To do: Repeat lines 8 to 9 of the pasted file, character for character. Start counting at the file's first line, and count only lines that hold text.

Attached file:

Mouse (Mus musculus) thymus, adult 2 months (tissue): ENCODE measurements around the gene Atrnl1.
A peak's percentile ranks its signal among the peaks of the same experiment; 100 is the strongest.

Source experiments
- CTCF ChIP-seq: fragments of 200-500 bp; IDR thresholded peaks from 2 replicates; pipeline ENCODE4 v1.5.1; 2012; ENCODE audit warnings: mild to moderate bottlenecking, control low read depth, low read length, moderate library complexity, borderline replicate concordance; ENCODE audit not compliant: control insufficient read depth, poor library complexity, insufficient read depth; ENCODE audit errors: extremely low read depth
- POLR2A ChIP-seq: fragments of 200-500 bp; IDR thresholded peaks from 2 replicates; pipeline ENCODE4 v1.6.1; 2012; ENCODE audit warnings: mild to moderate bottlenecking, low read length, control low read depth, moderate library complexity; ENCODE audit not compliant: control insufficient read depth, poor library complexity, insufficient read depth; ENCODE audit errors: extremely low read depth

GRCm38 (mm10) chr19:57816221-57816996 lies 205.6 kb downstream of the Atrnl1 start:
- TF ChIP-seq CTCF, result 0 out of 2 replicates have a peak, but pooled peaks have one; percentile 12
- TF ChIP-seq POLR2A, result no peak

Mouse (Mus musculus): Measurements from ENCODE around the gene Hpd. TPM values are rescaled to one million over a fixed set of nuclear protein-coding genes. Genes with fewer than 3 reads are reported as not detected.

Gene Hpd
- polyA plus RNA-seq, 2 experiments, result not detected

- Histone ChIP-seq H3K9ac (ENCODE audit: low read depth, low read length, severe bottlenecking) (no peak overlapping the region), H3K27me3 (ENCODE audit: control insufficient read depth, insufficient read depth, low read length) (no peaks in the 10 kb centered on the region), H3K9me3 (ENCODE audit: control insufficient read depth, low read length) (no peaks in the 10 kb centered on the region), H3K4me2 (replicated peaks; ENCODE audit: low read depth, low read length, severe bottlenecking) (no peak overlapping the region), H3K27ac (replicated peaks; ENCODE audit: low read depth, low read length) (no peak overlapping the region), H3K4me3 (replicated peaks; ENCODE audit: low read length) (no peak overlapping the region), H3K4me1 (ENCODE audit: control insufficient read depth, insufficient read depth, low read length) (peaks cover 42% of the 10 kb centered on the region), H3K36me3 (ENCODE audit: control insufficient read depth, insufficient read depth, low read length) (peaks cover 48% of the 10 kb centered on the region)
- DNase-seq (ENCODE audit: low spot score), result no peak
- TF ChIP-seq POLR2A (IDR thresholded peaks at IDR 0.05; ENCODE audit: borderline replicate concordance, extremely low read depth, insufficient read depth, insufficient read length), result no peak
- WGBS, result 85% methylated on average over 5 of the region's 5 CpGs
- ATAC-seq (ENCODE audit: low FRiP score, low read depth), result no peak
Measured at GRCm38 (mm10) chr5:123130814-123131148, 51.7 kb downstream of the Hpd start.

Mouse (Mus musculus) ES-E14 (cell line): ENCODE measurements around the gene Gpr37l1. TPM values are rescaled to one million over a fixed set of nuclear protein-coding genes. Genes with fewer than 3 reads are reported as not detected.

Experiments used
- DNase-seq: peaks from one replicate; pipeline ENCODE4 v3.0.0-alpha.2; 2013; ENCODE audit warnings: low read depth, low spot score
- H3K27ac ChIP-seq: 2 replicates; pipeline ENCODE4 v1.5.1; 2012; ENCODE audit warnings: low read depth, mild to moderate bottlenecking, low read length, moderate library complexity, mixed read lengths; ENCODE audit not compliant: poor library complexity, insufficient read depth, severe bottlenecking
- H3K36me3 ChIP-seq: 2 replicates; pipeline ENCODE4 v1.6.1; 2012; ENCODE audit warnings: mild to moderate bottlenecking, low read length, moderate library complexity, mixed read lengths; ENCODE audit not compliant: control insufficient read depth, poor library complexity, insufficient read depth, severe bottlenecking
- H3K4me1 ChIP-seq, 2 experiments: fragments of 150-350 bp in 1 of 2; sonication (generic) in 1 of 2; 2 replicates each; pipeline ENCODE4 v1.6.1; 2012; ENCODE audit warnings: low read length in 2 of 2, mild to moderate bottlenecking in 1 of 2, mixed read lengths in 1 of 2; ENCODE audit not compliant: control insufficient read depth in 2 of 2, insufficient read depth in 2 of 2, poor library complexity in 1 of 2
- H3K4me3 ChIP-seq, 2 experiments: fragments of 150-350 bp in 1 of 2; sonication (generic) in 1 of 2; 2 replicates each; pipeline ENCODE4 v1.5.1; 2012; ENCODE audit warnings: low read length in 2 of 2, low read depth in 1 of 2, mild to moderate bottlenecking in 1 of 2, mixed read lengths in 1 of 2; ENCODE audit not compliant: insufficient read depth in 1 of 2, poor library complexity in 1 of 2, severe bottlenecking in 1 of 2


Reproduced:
- TF ChIP-seq POLR2A, result no peak

Mouse (Mus musculus): Measurements from ENCODE around the gene Hpd. TPM values are rescaled to one million over a fixed set of nuclear protein-coding genes. Genes with fewer than 3 reads are reported as not detected.